If you’re an owner of a Dynasty or multiple keeper league team, the upcoming draft probably has your head spinning. Particularly so if the pick is in the top four.
In just about every recent rookie draft, there was a clear, no doubt about it, first overall selection. Hindsight notwithstanding, a quick look at the last three had Ryan Matthews, Mark Ingram and Trent Richardson as the consensus top rookies to be drafted. With very few to no detractors, these three were at the top of every rookie ranker, reputable or nebulous, that was out there. I tried everything to do a deal for the Matthews pick. My 1-3, 2-3 AND 3-3, in that same draft, was turned down. I was flabbergasted, shocked and stunned. Instead, I got stuck with C.J. Spiller. Now I’m turning down offers of similar ilk. And so it goes.
This year I draft at 1-3 again. A fortuitous happenstance from a recent trade has mired me in the same quandary. Even though most rankings havein the top slot, to follow the consensus convention doesn’t seem as simple as past years. It is very hard if not darned near impossible to turn around a dynasty league football team that competes for money against talented fantasy killers. If you pick first, your team finished last and stinks.
So ask yourself the question: Is the Tavon Austin juice worth the squeeze? It seems like a huge dynasty risk to put first overall faith into a 5’8″ (on a tall day), 175 pound (after a binge at Taco Bell) receiver. Most NFL players work out with dumbbells heavier than 175lbs.
So what gives? He’s electrically talented. Super fast with the best time at the recent combine. Good hands. He’s aware, coachable, not afraid to go over the middle and by all accounts a great kid who’ll play for the next few years indoors on turf. He’s also the reason why Geno Smith got drafted so high. The short answer is, this isn’t college. The skills are there, but the small stature scares me off, even at 1-3. Is there a smaller skill player in the NFL, or any of the major sports? Soccer? Even if my team is receiver starved I recommend you pass at 1-1 to 1-4 and opt for a running back, instead
This year’s crop of RB’s doesn’t have a dead-ringer fantasy stud and the running back who would be the unanimous first selection is fresh off two major knee surgeries. One so horrific some onlookers lost their cookies. Most of the buzz about this group is apologetic. He ran a 4.6 but his situation is good. As is the case with Monte Ball in Denver and Le’veon Bell in Pittsburgh. They really needed a go-to RB so they drafted two as in Eddie Lacy and Jonathan Franklin. I thought these two were among the best of the entire class. Love ’em separately, have no idea what to do with them together. Or, his injuries were really bad and back to back and I can’t wait a whole season for an if, as in Marcus Lattimore.Then there’s Giovani Bernard. At 205 pounds he’s quicker than he is fast, significantly faster than his competition for carries, Benjarvis Green-Ellis. Bernard is the more talented back. His draft slot issue is that his situation is not as good as Bell’s, Ball’s and Lacy’s. It’s just that there always seems to be a but every time I make the argument in my head, about all these rookies. Also, there’s no inclination to trade up from 1-3, so while I think Bernard is the best of the bunch, if I’m stuck with Eddie Lacy, Le’veon Bell, Monte Ball or, if he falls, Giovani Bernard, it will be fine.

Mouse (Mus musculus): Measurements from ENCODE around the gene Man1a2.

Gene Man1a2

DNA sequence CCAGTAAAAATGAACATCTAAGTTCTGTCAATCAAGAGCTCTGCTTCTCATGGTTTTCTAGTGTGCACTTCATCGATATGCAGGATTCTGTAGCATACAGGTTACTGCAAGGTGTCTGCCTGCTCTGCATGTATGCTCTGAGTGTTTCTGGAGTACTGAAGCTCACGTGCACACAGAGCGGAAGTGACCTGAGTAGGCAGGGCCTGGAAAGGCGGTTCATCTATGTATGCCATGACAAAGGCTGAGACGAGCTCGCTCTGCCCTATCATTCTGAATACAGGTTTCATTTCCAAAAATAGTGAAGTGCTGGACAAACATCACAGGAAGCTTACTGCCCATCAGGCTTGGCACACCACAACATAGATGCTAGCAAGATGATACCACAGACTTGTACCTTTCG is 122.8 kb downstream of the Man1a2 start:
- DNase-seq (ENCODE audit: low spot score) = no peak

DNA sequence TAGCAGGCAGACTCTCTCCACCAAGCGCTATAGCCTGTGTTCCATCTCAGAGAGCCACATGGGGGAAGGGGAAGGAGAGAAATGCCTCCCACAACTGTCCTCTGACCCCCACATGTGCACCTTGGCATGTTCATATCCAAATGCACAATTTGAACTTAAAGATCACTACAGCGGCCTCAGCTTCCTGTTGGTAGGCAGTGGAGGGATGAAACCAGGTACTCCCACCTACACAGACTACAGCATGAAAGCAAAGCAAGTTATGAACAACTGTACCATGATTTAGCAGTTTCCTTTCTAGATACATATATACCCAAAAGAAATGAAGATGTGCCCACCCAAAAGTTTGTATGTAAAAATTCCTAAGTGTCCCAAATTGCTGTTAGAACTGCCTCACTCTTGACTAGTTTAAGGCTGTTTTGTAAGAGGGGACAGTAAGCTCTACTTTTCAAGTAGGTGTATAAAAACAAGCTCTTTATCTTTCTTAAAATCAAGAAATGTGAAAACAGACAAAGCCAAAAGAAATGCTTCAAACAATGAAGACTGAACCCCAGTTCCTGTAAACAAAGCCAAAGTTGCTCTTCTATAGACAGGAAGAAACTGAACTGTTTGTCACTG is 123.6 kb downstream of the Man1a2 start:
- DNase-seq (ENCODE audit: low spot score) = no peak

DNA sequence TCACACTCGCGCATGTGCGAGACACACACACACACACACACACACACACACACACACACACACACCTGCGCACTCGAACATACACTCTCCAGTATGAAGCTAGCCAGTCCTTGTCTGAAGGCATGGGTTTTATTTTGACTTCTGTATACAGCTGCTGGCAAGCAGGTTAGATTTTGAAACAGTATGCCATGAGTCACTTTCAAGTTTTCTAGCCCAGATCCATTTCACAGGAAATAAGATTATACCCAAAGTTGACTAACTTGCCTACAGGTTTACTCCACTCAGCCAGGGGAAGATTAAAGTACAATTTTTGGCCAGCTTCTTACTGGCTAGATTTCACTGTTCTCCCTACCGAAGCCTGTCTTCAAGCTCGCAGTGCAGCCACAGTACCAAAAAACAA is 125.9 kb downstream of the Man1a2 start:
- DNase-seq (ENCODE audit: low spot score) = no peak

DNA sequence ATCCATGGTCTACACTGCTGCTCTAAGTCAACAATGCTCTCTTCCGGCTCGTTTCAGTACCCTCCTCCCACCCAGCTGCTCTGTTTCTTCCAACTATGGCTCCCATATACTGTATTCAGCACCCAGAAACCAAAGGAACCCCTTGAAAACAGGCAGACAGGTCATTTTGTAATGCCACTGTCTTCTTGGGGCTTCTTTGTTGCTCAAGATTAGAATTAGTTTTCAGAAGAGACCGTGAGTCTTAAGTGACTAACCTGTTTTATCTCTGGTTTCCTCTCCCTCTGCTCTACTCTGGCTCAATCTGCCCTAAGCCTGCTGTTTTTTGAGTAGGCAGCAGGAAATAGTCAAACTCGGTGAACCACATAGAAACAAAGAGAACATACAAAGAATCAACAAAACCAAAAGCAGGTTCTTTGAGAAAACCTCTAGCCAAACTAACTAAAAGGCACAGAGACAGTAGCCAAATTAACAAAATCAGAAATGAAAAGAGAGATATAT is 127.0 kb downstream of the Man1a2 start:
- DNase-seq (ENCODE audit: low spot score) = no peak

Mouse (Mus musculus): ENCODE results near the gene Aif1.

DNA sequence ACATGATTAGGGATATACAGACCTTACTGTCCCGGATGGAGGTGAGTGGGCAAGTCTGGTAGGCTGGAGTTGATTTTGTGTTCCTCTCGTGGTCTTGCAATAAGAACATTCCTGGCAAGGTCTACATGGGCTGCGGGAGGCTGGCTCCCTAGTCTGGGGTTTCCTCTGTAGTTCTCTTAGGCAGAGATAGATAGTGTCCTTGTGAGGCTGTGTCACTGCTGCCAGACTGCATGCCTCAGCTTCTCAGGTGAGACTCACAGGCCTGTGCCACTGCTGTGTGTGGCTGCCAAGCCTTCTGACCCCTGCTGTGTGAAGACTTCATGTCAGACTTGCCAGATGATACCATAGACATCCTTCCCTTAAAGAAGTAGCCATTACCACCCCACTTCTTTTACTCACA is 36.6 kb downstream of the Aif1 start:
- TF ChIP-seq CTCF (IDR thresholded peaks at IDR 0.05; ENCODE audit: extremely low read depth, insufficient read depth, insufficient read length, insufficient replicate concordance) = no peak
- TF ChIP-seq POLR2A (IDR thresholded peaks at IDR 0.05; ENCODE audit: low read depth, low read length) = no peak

So here’s my 2013 NFL rookie running back ranker for the top 10.
Giovani Bernard – Situation not the best but the law firm should be out of his way by 2014 or sooner.
Eddie Lacy – Franklin muddies the water but Lacy is the better back.
Le’veon Bell – Best situation as Pitt pounds the rock and lack of depth at RB leaves Bell as bell-cow
Monte Ball – Least of the best. Fox insists Ball’s his guy. Hillman will get his reps as the primary backup
Marcus Lattimore Gore’s 30. Lattimore’s rehabbing. If he hits he’ll be the man over James and Hunter 2014
Jonathan Franklin Nice talented back who will get his COP touches and can go full if Lacy stumbles
Christine Michael Big, fast, talented. Should pass Turbin on depth chart if he can keep his head straight
Zac Stacy – Late pick by the Rams. Wouldn’t surprise if he became the starter.
Mike Gillislee – good in his own right but lack of blocking makes Miller a Dolphin risk. Will see action
Knile Davis – A must handcuff for Jamal owners. Bryce Brown-like. He fumbles. A LOT. Can he fix it?
The assumptions here are based on standard scoring but where PPR is a factor, please make the necessary modifications as you evaluate.
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